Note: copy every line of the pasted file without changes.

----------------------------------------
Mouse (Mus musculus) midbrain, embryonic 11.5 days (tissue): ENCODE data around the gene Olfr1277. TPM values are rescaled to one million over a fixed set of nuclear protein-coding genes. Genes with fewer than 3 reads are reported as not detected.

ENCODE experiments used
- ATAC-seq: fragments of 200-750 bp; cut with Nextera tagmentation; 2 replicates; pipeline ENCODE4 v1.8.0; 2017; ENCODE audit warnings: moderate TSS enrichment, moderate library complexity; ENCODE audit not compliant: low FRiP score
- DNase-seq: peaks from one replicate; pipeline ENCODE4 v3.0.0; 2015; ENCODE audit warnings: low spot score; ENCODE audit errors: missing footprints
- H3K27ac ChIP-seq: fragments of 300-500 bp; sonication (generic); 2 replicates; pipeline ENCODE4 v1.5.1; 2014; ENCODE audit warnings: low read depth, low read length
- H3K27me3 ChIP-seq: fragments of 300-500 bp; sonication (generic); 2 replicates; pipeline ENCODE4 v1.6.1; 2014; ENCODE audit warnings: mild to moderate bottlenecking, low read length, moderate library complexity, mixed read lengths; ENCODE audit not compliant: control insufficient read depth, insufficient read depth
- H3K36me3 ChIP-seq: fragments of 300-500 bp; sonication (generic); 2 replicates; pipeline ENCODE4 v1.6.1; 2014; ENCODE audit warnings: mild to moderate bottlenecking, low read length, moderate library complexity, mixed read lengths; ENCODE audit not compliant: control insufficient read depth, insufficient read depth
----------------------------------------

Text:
Mouse (Mus musculus) midbrain, embryonic 11.5 days (tissue): ENCODE data around the gene Olfr1277. TPM values are rescaled to one million over a fixed set of nuclear protein-coding genes. Genes with fewer than 3 reads are reported as not detected.

ENCODE experiments used
- ATAC-seq: fragments of 200-750 bp; cut with Nextera tagmentation; 2 replicates; pipeline ENCODE4 v1.8.0; 2017; ENCODE audit warnings: moderate TSS enrichment, moderate library complexity; ENCODE audit not compliant: low FRiP score
- DNase-seq: peaks from one replicate; pipeline ENCODE4 v3.0.0; 2015; ENCODE audit warnings: low spot score; ENCODE audit errors: missing footprints
- H3K27ac ChIP-seq: fragments of 300-500 bp; sonication (generic); 2 replicates; pipeline ENCODE4 v1.5.1; 2014; ENCODE audit warnings: low read depth, low read length
- H3K27me3 ChIP-seq: fragments of 300-500 bp; sonication (generic); 2 replicates; pipeline ENCODE4 v1.6.1; 2014; ENCODE audit warnings: mild to moderate bottlenecking, low read length, moderate library complexity, mixed read lengths; ENCODE audit not compliant: control insufficient read depth, insufficient read depth
- H3K36me3 ChIP-seq: fragments of 300-500 bp; sonication (generic); 2 replicates; pipeline ENCODE4 v1.6.1; 2014; ENCODE audit warnings: mild to moderate bottlenecking, low read length, moderate library complexity, mixed read lengths; ENCODE audit not compliant: control insufficient read depth, insufficient read depth